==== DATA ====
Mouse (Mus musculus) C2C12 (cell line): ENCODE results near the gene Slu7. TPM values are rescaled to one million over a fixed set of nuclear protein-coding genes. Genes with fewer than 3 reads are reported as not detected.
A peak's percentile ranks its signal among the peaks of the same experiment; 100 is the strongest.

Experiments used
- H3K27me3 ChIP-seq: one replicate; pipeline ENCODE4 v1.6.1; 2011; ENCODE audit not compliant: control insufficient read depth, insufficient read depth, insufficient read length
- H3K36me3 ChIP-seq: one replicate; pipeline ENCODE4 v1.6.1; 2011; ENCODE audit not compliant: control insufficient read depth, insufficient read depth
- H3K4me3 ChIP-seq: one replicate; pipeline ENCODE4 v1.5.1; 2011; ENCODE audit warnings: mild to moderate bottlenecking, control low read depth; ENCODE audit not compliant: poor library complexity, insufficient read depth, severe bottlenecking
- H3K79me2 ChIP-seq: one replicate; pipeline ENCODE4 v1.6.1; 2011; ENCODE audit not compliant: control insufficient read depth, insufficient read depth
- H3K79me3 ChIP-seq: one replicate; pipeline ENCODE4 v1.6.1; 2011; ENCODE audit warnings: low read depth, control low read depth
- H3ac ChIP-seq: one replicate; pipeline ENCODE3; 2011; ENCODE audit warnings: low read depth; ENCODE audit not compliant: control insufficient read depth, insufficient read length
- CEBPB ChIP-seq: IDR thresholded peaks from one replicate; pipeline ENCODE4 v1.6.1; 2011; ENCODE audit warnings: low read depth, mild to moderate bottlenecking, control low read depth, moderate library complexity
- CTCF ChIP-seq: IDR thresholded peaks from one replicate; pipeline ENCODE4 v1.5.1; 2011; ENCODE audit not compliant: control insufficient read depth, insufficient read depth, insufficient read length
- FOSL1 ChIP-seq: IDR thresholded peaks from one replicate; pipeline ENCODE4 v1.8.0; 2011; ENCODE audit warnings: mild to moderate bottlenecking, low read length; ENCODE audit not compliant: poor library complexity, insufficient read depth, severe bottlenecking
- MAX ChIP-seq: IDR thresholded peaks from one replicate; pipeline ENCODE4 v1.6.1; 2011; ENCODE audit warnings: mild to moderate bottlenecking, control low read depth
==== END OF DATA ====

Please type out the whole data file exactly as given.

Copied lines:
Mouse (Mus musculus) C2C12 (cell line): ENCODE results near the gene Slu7. TPM values are rescaled to one million over a fixed set of nuclear protein-coding genes. Genes with fewer than 3 reads are reported as not detected.
A peak's percentile ranks its signal among the peaks of the same experiment; 100 is the strongest.

Experiments used
- H3K27me3 ChIP-seq: one replicate; pipeline ENCODE4 v1.6.1; 2011; ENCODE audit not compliant: control insufficient read depth, insufficient read depth, insufficient read length
- H3K36me3 ChIP-seq: one replicate; pipeline ENCODE4 v1.6.1; 2011; ENCODE audit not compliant: control insufficient read depth, insufficient read depth
- H3K4me3 ChIP-seq: one replicate; pipeline ENCODE4 v1.5.1; 2011; ENCODE audit warnings: mild to moderate bottlenecking, control low read depth; ENCODE audit not compliant: poor library complexity, insufficient read depth, severe bottlenecking
- H3K79me2 ChIP-seq: one replicate; pipeline ENCODE4 v1.6.1; 2011; ENCODE audit not compliant: control insufficient read depth, insufficient read depth
- H3K79me3 ChIP-seq: one replicate; pipeline ENCODE4 v1.6.1; 2011; ENCODE audit warnings: low read depth, control low read depth
- H3ac ChIP-seq: one replicate; pipeline ENCODE3; 2011; ENCODE audit warnings: low read depth; ENCODE audit not compliant: control insufficient read depth, insufficient read length
- CEBPB ChIP-seq: IDR thresholded peaks from one replicate; pipeline ENCODE4 v1.6.1; 2011; ENCODE audit warnings: low read depth, mild to moderate bottlenecking, control low read depth, moderate library complexity
- CTCF ChIP-seq: IDR thresholded peaks from one replicate; pipeline ENCODE4 v1.5.1; 2011; ENCODE audit not compliant: control insufficient read depth, insufficient read depth, insufficient read length
- FOSL1 ChIP-seq: IDR thresholded peaks from one replicate; pipeline ENCODE4 v1.8.0; 2011; ENCODE audit warnings: mild to moderate bottlenecking, low read length; ENCODE audit not compliant: poor library complexity, insufficient read depth, severe bottlenecking
- MAX ChIP-seq: IDR thresholded peaks from one replicate; pipeline ENCODE4 v1.6.1; 2011; ENCODE audit warnings: mild to moderate bottlenecking, control low read depth